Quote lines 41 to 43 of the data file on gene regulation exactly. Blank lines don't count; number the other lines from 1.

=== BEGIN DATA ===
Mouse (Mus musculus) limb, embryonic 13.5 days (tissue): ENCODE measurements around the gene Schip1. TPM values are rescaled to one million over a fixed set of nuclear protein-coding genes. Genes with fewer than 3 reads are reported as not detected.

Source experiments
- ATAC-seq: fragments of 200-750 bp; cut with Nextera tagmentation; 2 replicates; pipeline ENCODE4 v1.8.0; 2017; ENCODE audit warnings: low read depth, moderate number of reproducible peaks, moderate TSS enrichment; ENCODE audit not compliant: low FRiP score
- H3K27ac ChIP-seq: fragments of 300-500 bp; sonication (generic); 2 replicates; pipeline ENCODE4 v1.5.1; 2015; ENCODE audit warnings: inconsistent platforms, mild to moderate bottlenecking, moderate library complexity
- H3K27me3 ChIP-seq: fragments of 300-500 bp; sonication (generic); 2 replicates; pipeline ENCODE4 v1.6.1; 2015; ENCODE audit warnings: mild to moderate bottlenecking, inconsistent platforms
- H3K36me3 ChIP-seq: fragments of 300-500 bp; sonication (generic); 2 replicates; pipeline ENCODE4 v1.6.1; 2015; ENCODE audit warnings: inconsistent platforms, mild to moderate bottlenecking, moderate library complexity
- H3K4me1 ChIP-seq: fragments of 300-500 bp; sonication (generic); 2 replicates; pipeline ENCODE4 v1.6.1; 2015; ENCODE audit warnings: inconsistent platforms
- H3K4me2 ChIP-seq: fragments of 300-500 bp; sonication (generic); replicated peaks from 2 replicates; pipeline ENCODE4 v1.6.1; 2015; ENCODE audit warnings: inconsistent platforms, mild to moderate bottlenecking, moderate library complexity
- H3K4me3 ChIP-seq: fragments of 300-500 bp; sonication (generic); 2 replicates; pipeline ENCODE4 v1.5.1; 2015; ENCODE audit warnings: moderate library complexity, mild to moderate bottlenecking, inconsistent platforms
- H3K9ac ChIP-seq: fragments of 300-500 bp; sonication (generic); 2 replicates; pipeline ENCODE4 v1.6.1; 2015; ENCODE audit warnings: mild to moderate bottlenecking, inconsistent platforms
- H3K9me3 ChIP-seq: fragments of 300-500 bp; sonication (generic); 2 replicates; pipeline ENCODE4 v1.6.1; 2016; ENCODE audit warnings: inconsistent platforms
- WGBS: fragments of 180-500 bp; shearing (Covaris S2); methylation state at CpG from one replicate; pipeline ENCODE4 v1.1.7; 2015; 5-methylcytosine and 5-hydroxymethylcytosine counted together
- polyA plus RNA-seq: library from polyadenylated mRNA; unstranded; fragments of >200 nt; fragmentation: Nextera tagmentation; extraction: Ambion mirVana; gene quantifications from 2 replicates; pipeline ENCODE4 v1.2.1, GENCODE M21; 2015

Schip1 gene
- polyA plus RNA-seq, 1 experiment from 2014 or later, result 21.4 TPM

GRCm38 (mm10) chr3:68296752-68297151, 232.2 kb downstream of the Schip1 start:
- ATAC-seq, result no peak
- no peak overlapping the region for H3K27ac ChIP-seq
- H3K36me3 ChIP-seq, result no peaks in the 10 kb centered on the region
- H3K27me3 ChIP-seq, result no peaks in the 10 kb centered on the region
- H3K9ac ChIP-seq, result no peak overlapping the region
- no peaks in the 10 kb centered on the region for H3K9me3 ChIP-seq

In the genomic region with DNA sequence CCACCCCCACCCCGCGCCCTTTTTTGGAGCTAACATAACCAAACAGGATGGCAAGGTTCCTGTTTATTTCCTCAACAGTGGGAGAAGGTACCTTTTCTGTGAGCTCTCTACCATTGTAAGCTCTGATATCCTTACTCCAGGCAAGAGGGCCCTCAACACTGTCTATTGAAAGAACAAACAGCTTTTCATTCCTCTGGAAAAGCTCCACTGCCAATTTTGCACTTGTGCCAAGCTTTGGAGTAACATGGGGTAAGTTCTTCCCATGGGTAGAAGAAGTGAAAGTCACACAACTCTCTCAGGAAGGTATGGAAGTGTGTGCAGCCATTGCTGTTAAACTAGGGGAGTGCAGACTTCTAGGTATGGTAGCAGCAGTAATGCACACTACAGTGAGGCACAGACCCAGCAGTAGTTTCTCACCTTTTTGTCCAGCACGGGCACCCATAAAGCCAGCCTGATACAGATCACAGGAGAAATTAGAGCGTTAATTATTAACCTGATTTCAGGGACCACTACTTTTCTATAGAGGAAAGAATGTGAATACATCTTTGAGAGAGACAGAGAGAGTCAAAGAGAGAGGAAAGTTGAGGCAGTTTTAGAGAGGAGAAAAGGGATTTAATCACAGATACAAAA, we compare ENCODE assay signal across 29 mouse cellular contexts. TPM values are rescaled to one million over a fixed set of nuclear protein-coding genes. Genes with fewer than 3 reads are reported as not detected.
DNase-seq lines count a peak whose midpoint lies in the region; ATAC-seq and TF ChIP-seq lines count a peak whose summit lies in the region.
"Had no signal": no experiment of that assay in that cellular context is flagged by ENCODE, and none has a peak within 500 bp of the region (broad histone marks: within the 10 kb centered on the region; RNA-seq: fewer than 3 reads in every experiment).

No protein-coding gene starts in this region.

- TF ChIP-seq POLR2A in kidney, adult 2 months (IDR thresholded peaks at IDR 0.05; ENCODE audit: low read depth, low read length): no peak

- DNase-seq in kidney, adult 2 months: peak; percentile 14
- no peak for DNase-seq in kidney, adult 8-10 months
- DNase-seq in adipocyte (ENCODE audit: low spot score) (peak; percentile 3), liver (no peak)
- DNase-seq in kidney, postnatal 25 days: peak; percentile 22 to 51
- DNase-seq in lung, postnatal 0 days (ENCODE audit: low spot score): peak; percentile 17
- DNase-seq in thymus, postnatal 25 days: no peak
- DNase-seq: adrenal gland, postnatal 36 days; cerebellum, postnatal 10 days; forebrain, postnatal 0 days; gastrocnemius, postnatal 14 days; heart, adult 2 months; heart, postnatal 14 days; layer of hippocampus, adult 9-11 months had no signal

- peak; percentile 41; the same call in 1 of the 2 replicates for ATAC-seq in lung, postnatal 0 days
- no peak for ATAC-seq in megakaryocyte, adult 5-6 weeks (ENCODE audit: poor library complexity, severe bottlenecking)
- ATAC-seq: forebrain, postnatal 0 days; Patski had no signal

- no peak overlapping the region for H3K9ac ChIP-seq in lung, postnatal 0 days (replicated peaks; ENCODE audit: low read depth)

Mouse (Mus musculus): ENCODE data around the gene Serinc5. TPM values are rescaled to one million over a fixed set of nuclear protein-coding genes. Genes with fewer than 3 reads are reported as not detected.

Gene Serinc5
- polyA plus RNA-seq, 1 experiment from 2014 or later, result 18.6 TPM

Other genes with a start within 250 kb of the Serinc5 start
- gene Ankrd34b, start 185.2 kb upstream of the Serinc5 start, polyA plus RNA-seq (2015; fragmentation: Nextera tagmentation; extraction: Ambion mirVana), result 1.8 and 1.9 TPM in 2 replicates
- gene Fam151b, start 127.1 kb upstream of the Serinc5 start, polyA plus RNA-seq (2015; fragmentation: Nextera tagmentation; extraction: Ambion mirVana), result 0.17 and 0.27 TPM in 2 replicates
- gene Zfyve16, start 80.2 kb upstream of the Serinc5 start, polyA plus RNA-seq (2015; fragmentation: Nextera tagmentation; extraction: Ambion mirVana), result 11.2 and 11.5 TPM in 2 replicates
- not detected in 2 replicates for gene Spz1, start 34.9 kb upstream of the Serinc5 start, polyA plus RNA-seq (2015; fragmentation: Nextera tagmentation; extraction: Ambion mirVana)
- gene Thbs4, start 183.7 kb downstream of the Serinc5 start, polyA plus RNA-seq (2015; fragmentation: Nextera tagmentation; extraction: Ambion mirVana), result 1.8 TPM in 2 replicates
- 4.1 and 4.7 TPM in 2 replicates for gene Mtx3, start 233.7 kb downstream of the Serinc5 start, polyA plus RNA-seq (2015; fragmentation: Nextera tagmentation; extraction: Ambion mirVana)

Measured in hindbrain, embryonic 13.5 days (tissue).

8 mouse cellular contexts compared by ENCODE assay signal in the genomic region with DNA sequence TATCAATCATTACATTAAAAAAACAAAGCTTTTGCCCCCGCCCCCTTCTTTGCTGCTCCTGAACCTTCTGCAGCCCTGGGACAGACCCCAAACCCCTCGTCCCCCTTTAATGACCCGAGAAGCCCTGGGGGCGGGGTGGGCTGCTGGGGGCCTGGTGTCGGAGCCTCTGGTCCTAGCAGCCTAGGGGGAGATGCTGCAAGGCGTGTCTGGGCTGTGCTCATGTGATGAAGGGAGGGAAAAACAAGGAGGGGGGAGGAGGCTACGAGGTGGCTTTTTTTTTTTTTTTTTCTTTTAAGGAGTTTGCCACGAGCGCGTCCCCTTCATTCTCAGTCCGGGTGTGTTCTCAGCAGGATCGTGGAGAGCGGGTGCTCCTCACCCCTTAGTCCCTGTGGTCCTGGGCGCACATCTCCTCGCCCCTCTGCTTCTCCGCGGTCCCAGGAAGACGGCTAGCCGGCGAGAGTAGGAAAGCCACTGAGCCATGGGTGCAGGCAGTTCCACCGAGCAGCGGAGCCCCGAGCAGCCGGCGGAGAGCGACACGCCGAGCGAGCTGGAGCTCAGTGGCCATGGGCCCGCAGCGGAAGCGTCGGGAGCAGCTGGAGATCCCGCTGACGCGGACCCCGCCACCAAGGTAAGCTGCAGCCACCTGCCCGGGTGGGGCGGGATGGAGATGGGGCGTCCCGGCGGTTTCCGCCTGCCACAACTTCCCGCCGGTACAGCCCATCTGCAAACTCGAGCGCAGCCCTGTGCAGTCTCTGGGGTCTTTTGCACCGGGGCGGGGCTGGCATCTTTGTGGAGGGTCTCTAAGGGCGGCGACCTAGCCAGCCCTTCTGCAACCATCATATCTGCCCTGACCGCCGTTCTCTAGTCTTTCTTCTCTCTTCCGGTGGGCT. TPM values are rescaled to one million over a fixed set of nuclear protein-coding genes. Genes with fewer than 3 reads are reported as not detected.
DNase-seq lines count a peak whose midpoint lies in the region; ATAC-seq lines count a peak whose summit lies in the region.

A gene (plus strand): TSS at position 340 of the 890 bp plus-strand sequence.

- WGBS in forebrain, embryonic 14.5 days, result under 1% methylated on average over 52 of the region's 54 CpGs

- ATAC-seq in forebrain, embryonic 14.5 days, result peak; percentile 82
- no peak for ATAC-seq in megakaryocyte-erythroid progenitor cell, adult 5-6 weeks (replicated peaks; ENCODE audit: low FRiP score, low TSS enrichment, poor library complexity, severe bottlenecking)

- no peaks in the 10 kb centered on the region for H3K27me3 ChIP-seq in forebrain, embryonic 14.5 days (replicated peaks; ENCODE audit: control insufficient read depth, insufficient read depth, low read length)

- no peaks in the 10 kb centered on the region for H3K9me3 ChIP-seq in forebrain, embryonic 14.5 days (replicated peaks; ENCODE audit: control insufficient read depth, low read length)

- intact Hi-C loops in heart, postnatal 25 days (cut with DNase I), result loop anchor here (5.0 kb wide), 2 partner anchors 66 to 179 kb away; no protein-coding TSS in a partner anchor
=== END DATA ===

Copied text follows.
- polyA plus RNA-seq, 1 experiment from 2014 or later, result 18.6 TPM

Other genes with a start within 250 kb of the Serinc5 start
- gene Ankrd34b, start 185.2 kb upstream of the Serinc5 start, polyA plus RNA-seq (2015; fragmentation: Nextera tagmentation; extraction: Ambion mirVana), result 1.8 and 1.9 TPM in 2 replicates